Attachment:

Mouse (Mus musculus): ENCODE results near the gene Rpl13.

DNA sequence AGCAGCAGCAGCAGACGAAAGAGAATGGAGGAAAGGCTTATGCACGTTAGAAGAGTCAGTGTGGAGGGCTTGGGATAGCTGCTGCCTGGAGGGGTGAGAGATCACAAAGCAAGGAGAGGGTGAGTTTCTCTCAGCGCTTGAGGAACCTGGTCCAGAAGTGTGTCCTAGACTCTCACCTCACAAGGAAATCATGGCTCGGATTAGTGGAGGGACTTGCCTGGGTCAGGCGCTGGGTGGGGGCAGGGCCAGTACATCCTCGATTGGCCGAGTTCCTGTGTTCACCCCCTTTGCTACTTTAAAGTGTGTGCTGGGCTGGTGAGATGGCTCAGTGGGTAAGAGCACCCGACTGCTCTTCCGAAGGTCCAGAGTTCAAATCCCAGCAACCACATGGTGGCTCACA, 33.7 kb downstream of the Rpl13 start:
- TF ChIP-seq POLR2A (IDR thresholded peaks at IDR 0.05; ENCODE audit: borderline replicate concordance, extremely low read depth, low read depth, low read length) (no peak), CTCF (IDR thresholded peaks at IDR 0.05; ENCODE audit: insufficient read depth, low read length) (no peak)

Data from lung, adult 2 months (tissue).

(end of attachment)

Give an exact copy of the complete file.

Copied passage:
Mouse (Mus musculus): ENCODE results near the gene Rpl13.

DNA sequence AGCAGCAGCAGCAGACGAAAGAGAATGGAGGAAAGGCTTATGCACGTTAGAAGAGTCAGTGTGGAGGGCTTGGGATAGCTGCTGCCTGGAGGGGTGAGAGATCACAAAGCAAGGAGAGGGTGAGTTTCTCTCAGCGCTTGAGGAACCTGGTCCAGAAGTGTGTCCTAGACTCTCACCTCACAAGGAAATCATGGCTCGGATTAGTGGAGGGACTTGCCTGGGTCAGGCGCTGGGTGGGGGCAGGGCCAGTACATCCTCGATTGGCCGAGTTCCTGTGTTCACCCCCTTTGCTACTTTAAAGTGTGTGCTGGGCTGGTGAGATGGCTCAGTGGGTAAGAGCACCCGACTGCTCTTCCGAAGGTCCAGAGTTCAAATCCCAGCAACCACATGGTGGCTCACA, 33.7 kb downstream of the Rpl13 start:
- TF ChIP-seq POLR2A (IDR thresholded peaks at IDR 0.05; ENCODE audit: borderline replicate concordance, extremely low read depth, low read depth, low read length) (no peak), CTCF (IDR thresholded peaks at IDR 0.05; ENCODE audit: insufficient read depth, low read length) (no peak)

Data from lung, adult 2 months (tissue).